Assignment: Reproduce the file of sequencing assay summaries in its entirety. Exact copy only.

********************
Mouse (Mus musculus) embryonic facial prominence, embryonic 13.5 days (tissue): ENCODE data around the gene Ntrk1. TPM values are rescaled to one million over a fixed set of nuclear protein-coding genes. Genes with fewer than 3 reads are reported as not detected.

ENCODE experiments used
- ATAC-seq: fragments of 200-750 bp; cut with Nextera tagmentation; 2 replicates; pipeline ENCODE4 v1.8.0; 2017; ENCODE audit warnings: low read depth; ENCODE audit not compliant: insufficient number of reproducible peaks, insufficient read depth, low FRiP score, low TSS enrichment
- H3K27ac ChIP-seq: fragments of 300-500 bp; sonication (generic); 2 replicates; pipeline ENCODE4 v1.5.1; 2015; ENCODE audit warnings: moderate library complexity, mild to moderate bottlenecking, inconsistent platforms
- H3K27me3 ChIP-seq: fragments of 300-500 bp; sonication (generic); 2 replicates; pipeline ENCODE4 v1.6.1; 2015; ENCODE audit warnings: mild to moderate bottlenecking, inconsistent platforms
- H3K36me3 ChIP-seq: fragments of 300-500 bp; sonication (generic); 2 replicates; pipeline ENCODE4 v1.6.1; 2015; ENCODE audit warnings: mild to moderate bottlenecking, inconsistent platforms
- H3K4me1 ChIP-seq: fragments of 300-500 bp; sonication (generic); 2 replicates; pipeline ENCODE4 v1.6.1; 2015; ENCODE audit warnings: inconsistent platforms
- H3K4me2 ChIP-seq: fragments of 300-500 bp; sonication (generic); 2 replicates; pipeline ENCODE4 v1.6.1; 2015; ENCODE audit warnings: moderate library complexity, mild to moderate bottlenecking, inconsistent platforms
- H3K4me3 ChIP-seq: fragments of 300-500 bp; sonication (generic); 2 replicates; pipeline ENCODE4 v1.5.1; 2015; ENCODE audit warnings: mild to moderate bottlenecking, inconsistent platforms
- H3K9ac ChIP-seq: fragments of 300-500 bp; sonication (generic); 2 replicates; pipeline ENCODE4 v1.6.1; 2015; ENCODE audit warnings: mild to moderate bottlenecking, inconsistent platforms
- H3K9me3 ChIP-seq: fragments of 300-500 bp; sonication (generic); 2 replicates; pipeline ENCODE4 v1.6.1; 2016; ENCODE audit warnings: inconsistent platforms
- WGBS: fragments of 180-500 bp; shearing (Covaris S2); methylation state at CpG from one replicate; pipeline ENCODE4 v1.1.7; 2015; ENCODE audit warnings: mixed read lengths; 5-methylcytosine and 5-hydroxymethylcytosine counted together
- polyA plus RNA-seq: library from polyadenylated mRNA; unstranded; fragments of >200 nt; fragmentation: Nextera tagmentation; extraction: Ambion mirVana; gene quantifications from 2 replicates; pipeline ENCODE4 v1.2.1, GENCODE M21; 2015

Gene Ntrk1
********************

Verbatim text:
Mouse (Mus musculus) embryonic facial prominence, embryonic 13.5 days (tissue): ENCODE data around the gene Ntrk1. TPM values are rescaled to one million over a fixed set of nuclear protein-coding genes. Genes with fewer than 3 reads are reported as not detected.

ENCODE experiments used
- ATAC-seq: fragments of 200-750 bp; cut with Nextera tagmentation; 2 replicates; pipeline ENCODE4 v1.8.0; 2017; ENCODE audit warnings: low read depth; ENCODE audit not compliant: insufficient number of reproducible peaks, insufficient read depth, low FRiP score, low TSS enrichment
- H3K27ac ChIP-seq: fragments of 300-500 bp; sonication (generic); 2 replicates; pipeline ENCODE4 v1.5.1; 2015; ENCODE audit warnings: moderate library complexity, mild to moderate bottlenecking, inconsistent platforms
- H3K27me3 ChIP-seq: fragments of 300-500 bp; sonication (generic); 2 replicates; pipeline ENCODE4 v1.6.1; 2015; ENCODE audit warnings: mild to moderate bottlenecking, inconsistent platforms
- H3K36me3 ChIP-seq: fragments of 300-500 bp; sonication (generic); 2 replicates; pipeline ENCODE4 v1.6.1; 2015; ENCODE audit warnings: mild to moderate bottlenecking, inconsistent platforms
- H3K4me1 ChIP-seq: fragments of 300-500 bp; sonication (generic); 2 replicates; pipeline ENCODE4 v1.6.1; 2015; ENCODE audit warnings: inconsistent platforms
- H3K4me2 ChIP-seq: fragments of 300-500 bp; sonication (generic); 2 replicates; pipeline ENCODE4 v1.6.1; 2015; ENCODE audit warnings: moderate library complexity, mild to moderate bottlenecking, inconsistent platforms
- H3K4me3 ChIP-seq: fragments of 300-500 bp; sonication (generic); 2 replicates; pipeline ENCODE4 v1.5.1; 2015; ENCODE audit warnings: mild to moderate bottlenecking, inconsistent platforms
- H3K9ac ChIP-seq: fragments of 300-500 bp; sonication (generic); 2 replicates; pipeline ENCODE4 v1.6.1; 2015; ENCODE audit warnings: mild to moderate bottlenecking, inconsistent platforms
- H3K9me3 ChIP-seq: fragments of 300-500 bp; sonication (generic); 2 replicates; pipeline ENCODE4 v1.6.1; 2016; ENCODE audit warnings: inconsistent platforms
- WGBS: fragments of 180-500 bp; shearing (Covaris S2); methylation state at CpG from one replicate; pipeline ENCODE4 v1.1.7; 2015; ENCODE audit warnings: mixed read lengths; 5-methylcytosine and 5-hydroxymethylcytosine counted together
- polyA plus RNA-seq: library from polyadenylated mRNA; unstranded; fragments of >200 nt; fragmentation: Nextera tagmentation; extraction: Ambion mirVana; gene quantifications from 2 replicates; pipeline ENCODE4 v1.2.1, GENCODE M21; 2015

Gene Ntrk1